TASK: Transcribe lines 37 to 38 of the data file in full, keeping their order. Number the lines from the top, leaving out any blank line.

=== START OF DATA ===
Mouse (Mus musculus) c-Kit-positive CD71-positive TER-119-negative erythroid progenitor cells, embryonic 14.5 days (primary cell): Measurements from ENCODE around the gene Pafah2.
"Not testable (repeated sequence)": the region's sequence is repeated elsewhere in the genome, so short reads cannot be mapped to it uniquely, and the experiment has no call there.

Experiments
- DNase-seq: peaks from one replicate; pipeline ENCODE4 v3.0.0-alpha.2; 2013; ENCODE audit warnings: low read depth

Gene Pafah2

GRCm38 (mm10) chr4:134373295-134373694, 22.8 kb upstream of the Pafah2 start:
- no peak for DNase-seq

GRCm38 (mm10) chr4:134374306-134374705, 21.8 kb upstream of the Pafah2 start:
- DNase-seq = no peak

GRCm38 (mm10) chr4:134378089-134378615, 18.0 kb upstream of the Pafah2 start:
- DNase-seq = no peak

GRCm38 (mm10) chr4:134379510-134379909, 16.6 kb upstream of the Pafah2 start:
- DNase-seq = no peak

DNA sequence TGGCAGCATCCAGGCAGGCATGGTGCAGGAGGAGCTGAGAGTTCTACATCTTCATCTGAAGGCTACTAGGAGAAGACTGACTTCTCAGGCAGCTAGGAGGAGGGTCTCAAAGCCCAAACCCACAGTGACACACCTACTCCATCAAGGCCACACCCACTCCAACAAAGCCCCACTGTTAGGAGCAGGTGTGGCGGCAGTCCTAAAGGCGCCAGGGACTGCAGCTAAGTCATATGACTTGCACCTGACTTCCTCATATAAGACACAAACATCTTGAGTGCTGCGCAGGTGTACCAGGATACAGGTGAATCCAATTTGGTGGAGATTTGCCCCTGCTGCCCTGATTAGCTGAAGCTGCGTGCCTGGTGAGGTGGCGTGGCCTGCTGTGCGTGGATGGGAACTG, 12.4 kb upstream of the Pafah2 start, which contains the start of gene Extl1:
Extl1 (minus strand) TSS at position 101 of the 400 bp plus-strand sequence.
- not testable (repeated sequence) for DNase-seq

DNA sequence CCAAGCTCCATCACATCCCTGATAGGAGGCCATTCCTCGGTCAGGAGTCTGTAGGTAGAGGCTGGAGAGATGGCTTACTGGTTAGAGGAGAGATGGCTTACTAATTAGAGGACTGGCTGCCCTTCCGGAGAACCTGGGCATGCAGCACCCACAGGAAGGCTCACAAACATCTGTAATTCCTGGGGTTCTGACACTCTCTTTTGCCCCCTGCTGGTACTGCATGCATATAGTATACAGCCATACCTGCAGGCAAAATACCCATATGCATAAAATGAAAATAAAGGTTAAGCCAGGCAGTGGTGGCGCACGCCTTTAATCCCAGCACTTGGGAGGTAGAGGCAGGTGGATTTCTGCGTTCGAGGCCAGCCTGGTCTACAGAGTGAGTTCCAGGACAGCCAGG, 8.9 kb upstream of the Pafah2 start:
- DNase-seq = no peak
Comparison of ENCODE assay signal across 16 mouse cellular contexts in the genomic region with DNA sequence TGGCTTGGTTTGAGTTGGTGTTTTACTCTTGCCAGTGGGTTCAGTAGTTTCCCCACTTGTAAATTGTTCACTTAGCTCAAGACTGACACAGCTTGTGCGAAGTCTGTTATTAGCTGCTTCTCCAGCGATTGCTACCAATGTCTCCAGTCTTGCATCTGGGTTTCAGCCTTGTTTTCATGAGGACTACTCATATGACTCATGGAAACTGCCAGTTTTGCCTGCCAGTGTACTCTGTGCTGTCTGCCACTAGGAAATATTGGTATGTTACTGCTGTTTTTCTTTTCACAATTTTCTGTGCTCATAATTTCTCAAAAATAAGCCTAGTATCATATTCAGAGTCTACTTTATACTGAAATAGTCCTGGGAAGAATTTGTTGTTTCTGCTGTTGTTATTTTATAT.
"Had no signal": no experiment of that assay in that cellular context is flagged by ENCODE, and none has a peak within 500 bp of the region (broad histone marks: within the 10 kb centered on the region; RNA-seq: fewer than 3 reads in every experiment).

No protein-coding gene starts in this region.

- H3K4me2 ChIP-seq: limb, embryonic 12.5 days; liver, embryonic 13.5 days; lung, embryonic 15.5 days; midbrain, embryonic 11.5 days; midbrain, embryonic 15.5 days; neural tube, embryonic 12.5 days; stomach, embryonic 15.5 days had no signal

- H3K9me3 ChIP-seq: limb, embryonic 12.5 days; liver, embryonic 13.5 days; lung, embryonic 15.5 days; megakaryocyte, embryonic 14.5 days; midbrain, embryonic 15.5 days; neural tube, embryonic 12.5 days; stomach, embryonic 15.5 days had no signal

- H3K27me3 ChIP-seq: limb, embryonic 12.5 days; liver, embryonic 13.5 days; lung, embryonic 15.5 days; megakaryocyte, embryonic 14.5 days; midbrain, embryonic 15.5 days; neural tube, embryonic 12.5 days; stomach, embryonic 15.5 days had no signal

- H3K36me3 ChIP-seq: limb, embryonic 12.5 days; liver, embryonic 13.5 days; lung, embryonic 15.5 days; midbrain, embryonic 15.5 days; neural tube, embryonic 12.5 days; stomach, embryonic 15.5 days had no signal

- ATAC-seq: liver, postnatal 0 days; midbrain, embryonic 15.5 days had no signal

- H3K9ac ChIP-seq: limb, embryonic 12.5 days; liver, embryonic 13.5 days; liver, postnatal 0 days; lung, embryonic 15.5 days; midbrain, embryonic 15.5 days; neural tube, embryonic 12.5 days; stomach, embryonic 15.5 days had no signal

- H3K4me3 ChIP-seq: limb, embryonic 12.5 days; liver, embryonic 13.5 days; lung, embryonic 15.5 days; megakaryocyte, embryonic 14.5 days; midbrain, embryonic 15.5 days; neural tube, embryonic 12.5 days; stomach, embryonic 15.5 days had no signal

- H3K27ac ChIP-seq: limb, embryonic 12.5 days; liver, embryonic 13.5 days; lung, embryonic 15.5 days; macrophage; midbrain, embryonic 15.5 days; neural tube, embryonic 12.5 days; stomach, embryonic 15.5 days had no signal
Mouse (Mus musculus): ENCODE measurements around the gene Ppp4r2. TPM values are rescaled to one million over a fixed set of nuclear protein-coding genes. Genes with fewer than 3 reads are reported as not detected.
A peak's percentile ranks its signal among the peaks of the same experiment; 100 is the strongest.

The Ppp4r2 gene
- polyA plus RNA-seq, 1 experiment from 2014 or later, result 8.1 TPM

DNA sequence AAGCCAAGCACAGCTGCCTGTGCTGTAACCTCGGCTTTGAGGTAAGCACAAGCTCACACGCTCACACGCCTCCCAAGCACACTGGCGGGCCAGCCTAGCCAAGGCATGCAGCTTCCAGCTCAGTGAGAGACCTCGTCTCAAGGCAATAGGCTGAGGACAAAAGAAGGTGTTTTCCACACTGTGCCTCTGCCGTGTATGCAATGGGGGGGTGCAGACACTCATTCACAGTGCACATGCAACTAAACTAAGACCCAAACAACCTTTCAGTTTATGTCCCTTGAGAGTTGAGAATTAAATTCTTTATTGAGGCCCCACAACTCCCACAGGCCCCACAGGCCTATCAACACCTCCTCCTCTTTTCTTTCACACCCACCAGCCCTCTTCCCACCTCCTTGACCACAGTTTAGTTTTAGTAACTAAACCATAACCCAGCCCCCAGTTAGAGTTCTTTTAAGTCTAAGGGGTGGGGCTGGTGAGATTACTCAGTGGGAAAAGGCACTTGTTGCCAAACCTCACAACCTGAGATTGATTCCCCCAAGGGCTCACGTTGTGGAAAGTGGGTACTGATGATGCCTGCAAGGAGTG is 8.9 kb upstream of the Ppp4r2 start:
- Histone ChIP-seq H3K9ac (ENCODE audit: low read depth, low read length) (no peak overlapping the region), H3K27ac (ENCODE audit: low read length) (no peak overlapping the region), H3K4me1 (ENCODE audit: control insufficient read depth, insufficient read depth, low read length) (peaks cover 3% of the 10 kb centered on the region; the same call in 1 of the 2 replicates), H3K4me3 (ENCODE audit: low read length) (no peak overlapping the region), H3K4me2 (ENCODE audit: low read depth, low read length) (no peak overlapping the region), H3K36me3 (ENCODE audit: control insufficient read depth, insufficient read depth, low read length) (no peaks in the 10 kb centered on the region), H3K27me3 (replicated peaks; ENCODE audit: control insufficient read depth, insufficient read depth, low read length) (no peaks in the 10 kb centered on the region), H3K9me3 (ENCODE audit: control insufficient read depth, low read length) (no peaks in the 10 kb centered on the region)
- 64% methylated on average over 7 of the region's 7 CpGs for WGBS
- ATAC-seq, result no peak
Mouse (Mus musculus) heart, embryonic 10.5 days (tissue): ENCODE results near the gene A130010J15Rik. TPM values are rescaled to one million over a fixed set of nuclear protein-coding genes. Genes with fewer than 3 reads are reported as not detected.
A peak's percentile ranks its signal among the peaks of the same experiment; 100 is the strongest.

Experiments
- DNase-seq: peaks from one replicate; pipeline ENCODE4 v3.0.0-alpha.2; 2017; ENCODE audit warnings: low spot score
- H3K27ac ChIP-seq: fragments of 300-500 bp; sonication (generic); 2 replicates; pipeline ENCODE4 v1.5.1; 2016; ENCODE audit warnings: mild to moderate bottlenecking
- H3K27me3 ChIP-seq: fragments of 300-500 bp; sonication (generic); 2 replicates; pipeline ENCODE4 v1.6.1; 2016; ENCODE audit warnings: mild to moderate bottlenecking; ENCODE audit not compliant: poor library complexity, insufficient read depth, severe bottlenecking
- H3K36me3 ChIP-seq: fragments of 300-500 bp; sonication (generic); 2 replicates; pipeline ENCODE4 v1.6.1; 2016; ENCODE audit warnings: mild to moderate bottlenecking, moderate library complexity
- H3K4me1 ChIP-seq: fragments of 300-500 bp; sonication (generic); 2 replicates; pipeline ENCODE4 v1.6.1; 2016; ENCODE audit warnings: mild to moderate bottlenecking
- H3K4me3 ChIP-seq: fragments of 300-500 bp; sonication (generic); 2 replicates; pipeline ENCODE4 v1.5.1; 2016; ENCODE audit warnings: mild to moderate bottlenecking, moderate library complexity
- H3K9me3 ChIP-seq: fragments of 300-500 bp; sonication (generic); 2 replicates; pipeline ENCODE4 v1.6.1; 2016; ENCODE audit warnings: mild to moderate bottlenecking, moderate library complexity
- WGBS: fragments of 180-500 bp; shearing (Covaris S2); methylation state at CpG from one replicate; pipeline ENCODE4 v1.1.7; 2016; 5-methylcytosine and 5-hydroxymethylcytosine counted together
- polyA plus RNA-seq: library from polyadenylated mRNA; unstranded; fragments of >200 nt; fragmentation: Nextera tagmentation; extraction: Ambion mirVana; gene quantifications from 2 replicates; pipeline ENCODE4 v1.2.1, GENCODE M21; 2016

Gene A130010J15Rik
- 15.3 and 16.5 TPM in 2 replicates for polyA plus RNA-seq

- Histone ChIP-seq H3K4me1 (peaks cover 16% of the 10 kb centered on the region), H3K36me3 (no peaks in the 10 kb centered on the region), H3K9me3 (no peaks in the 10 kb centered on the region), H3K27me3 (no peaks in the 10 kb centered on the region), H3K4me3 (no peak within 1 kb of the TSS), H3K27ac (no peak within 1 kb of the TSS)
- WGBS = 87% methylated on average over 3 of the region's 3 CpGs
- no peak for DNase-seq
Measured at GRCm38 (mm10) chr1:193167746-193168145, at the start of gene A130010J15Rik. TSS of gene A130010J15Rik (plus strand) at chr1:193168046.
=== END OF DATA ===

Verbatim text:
- ATAC-seq, result no peak
Mouse (Mus musculus) heart, embryonic 10.5 days (tissue): ENCODE results near the gene A130010J15Rik. TPM values are rescaled to one million over a fixed set of nuclear protein-coding genes. Genes with fewer than 3 reads are reported as not detected.